Monday, May 10, 2010
Poisons and police procedures
This week I got some writing books in the mail. Courtesy of Writer's Digest, who was having a sale, I got four new books.
A couple of them might raise some eyebrows. You see, they are all about poisons and police procedures. (The other two are on how to write mysteries.) I've been toying with the idea of writing a mystery series, and my hero/detective's super-power is his interest in all things botanical. He's a frontier physician at a Cavalry fort, and he's interested in the medicinal properties of plants and the Native American uses for prairie flora. Hence a book on poisons.
I have research books on my bookshelf, some about how to write, and others about specific eras, people, and places in history. Catalogs from 1890, fashion books, biographies of famous Minnesotans, books about lighthouses, logging, railroads, stagecoaches, forts, cowboys, and orphanages. Prison camps, racial tensions, the Progressive Era in Minnesota, frontier travel, frontier medicine, mining,....the list goes on and on.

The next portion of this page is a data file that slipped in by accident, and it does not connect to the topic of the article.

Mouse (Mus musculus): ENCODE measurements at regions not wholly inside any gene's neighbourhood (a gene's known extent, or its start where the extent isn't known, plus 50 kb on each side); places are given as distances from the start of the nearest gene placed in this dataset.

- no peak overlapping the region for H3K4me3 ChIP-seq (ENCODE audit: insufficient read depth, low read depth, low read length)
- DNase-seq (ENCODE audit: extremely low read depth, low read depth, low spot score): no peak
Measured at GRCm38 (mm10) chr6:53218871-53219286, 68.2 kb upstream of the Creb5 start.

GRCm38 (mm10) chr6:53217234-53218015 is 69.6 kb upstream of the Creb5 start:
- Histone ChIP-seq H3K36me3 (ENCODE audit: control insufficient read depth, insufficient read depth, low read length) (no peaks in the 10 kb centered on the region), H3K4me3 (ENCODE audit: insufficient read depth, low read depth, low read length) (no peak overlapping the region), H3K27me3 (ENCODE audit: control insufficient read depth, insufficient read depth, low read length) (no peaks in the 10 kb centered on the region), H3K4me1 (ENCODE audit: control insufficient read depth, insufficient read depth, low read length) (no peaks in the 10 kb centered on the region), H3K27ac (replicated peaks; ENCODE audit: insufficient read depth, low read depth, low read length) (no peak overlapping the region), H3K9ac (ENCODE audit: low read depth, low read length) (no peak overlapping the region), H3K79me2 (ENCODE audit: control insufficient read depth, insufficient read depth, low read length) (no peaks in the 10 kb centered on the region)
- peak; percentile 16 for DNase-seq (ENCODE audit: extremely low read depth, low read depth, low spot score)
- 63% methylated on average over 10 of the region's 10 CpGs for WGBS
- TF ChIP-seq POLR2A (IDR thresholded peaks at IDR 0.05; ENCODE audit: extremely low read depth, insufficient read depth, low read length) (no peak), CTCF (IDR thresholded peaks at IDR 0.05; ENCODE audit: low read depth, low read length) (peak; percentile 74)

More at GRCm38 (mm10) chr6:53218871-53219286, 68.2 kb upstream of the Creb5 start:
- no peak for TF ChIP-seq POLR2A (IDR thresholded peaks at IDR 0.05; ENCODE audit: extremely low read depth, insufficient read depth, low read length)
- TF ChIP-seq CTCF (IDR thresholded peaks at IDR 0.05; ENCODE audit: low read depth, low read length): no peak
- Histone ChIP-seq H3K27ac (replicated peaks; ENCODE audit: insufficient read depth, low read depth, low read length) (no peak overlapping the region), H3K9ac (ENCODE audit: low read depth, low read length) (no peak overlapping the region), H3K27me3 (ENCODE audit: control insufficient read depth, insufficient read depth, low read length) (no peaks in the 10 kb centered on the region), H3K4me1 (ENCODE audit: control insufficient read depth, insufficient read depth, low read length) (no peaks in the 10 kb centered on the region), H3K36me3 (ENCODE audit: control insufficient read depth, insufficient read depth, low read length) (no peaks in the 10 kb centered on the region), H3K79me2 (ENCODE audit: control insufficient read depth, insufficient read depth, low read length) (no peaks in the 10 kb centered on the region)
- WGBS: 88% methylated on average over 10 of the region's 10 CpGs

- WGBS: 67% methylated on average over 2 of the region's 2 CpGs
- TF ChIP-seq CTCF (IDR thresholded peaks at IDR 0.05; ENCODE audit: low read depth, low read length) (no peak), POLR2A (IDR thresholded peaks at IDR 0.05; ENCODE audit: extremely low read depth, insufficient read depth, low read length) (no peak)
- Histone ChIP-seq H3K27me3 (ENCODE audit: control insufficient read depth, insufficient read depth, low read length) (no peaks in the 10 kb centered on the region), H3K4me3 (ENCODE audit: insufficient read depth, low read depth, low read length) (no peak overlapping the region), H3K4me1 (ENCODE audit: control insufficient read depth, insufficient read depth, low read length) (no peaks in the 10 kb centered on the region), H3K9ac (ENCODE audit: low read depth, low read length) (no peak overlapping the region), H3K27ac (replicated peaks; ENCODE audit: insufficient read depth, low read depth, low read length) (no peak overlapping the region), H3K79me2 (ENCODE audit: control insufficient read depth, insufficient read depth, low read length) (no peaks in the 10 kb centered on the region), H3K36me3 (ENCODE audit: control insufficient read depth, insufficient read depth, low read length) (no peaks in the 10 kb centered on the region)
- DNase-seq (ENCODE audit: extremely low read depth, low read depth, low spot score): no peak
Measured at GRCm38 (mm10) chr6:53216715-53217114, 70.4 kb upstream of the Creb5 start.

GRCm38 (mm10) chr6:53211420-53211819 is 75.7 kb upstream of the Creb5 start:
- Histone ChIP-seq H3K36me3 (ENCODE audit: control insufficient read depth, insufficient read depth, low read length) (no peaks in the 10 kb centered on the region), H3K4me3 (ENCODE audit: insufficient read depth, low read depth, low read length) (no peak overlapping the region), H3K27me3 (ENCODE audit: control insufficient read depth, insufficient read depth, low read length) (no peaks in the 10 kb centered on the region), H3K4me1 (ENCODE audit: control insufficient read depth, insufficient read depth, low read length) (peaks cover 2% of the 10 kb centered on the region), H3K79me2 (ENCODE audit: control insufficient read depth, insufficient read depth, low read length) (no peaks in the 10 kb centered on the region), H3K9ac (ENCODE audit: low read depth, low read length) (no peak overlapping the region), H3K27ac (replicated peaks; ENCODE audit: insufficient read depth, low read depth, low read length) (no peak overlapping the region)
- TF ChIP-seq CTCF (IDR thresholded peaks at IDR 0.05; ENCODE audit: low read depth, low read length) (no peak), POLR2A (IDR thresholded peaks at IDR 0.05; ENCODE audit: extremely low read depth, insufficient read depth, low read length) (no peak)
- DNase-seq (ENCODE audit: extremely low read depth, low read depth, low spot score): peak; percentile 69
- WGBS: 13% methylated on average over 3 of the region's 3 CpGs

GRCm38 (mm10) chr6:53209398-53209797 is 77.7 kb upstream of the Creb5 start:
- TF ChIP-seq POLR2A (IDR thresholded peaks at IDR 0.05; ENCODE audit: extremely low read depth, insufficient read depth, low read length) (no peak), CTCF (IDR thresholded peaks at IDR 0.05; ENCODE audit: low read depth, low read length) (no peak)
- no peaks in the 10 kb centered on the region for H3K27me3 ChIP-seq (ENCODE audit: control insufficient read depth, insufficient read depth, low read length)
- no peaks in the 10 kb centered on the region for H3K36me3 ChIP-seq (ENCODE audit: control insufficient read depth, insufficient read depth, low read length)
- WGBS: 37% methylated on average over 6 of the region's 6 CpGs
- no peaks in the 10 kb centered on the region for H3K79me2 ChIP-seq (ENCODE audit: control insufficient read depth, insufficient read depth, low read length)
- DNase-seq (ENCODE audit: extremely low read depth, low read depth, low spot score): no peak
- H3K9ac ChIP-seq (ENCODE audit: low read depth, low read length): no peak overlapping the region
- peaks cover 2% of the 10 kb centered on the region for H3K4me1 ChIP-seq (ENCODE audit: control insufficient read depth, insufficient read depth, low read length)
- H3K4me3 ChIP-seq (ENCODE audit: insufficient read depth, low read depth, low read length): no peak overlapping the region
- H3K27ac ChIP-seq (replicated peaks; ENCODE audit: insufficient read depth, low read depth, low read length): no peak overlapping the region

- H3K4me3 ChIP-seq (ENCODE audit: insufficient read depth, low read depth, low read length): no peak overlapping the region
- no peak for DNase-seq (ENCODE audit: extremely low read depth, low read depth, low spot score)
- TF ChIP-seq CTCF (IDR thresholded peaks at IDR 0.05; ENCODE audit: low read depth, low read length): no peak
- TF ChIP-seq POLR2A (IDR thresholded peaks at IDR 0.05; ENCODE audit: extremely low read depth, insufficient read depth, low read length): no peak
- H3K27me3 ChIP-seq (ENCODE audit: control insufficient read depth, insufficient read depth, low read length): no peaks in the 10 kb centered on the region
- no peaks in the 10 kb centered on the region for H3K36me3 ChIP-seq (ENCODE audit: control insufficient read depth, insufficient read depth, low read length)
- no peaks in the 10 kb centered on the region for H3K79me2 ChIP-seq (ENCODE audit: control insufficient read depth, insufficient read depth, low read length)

I love history books. I love reading about places and people of long ago and dreaming about what their lives must've been like, about how they met the challenges of living in their era. I love reading about cataclysmic events, then wondering how ordinary people rose to the occasion.
So, what is the most unusual research you've done for a book? An interview? A field trip? A strange book?